"Back then, Pampa was in the basement of a bowling alley," says Andrews. "We had to keep people off the 12th lane because that went right over the center of the studio and just destroyed the bass -- it would vibrate and ruin the session."
Seger seems genuinely surprised by his new record's success. Live albums may he in vogue, but Live Bullet's release was hardly geared toward exploiting the trend. "I was really opposed to a live album," the singer says, "but frankly, I just couldn't finish the new record. We were supposed to deliver a new product in January, but by April I still wasn't ready. We just couldn't wait any longer or we'd lose all the momentum from Beautiful Loser. We weren't even getting gigs 'cause we were so cold."
Most bands record a slew of live dates before culling the best cuts for the album. Seger just taped a pair of Cobo Hall shows last fall. It was a calculated risk. "Another of my snap decisions," he cracks. "It only happened two nights beforehand. We decided not to play to the tapes but to the audience -- and it worked.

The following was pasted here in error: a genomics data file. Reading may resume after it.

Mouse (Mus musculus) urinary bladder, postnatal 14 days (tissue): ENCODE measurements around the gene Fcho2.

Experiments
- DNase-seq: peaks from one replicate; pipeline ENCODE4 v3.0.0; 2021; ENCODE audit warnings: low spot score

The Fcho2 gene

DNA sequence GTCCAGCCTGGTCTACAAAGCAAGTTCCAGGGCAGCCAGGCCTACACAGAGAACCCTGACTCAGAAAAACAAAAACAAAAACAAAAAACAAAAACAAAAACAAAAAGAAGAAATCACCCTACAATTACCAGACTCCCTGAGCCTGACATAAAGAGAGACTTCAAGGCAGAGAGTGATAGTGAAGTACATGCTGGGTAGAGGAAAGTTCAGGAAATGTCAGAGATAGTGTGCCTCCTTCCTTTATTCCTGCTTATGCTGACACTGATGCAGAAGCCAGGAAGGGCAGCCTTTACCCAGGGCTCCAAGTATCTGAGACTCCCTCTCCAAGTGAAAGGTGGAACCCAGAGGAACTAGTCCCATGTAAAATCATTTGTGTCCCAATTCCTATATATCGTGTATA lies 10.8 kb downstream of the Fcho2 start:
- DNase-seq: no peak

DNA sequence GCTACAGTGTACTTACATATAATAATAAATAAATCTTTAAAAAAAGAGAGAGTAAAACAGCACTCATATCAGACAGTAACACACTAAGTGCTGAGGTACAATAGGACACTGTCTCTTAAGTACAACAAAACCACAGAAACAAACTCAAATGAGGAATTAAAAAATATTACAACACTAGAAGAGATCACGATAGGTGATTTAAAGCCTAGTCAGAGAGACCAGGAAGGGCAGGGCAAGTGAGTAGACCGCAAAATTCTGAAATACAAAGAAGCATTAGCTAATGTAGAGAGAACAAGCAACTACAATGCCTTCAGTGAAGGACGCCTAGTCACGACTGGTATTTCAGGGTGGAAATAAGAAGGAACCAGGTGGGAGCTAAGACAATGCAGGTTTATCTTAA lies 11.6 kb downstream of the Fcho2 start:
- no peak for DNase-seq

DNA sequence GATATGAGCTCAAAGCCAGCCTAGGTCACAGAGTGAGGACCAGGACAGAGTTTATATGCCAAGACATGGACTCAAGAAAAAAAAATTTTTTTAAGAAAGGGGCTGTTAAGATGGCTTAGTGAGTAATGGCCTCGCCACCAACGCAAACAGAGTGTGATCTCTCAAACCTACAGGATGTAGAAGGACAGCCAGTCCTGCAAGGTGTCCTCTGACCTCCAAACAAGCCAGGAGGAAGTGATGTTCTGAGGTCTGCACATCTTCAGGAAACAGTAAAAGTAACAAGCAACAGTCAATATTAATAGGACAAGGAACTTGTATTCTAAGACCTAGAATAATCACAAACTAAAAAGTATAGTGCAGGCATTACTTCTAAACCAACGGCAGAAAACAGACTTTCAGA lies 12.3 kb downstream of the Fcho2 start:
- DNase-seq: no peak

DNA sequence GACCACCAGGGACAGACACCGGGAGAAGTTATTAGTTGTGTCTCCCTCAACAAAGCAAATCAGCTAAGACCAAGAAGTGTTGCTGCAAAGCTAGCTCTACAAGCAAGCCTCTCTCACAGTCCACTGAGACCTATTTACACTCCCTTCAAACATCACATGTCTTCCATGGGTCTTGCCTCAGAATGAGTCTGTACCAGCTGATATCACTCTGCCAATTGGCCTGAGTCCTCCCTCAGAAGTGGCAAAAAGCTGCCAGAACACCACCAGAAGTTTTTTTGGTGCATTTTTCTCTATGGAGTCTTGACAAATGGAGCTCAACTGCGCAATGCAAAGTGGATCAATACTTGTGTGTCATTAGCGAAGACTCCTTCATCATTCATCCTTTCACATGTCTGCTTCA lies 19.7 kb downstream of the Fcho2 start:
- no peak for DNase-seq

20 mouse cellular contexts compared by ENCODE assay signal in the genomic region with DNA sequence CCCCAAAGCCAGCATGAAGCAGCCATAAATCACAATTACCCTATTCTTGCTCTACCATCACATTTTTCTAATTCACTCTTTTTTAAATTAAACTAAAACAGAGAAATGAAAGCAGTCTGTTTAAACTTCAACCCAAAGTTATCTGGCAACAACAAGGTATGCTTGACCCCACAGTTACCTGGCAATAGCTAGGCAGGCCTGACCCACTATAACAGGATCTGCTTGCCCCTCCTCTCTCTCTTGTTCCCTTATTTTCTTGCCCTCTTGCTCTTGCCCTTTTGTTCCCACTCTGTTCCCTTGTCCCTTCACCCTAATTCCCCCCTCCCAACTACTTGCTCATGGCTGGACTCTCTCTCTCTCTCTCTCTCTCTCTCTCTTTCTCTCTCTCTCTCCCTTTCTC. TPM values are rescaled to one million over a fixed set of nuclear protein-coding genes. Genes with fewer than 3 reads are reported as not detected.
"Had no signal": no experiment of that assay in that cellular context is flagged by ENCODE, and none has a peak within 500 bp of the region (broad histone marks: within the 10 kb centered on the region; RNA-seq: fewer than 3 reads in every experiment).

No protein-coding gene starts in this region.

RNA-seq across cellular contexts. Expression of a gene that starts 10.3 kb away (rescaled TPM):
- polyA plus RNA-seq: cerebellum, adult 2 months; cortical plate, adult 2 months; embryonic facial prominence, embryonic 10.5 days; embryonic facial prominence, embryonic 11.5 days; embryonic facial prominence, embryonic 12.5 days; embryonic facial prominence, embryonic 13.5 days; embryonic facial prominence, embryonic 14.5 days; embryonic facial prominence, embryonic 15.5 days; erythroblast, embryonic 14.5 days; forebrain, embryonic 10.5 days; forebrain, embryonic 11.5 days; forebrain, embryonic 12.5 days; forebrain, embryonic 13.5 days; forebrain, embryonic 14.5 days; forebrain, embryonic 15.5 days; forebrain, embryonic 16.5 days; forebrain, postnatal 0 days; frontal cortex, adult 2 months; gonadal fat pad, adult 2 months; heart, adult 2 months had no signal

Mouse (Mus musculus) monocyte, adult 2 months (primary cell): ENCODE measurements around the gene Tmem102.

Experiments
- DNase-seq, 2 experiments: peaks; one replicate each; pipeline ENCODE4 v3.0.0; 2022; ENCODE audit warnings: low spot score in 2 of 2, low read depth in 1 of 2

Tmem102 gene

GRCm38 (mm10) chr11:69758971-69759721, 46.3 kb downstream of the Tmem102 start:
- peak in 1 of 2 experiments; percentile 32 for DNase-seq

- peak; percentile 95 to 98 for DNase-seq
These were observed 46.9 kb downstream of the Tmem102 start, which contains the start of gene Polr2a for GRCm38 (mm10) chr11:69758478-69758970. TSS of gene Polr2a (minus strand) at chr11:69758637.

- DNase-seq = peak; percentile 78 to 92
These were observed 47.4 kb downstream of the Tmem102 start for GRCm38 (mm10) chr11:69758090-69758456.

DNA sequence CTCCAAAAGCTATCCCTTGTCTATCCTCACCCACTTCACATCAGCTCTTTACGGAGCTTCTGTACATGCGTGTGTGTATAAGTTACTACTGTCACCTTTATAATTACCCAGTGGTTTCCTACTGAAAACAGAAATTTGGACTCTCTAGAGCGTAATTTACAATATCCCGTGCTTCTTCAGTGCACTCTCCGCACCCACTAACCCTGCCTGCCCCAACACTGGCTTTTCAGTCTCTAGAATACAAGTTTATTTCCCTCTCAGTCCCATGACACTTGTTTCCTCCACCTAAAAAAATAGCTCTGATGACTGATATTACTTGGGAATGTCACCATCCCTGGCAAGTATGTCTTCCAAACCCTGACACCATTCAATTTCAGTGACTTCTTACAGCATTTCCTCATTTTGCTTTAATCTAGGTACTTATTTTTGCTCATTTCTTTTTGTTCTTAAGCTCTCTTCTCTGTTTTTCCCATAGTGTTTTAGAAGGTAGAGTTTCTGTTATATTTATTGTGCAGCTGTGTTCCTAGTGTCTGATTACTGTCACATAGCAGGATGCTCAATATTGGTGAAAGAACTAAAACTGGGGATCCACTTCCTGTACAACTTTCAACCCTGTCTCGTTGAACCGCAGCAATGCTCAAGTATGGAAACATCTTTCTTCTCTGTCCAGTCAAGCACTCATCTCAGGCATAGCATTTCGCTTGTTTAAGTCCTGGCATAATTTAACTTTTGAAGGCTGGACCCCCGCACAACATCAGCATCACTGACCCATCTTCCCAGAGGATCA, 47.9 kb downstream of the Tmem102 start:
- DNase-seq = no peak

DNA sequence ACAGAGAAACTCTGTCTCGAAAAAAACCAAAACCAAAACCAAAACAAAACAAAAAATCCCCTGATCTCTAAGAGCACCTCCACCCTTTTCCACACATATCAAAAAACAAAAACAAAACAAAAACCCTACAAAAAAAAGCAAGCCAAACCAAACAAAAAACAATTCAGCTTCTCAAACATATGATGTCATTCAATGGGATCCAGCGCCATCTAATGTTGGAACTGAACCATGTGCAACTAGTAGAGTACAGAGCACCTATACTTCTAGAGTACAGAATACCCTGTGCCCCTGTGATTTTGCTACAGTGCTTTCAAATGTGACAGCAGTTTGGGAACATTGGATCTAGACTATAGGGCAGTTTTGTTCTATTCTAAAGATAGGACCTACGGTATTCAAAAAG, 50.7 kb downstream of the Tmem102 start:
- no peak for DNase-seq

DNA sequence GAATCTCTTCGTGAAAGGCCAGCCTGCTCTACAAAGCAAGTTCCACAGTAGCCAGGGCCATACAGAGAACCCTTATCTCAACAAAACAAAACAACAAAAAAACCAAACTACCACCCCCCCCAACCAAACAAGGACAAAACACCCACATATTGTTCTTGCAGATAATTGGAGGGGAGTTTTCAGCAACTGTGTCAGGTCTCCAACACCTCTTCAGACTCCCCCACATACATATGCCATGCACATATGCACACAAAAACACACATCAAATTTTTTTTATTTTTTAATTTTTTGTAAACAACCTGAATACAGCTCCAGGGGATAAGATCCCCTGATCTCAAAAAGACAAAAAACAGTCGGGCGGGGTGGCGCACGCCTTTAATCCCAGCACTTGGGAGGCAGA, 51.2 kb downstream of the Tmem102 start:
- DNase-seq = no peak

"At the time, I figured it would buy us a few months, and when the record came off the charts -- boom -- we'd release the studio record. Of course, that's not necessary anymore 'cause it's a hit in its own right.
"At this point we're sitting pretty good," he adds, on the eve of his biggest gig, at Pontiac Stadium. "We'll be Number 41 with a bullet in Billboard next week," he reports with enthusiasm. "We're hot and we're going right into the summer. We're gonna be making quite a bit of money" His $100,000 minimum at Pontiac compares with $3500-$5000 that the band usually makes as an opening act these days.
And how will it feel playing for 70,000 people? "I don't know," he says, all innocence. "I've never been to one of those shows."
(July 29, 1976)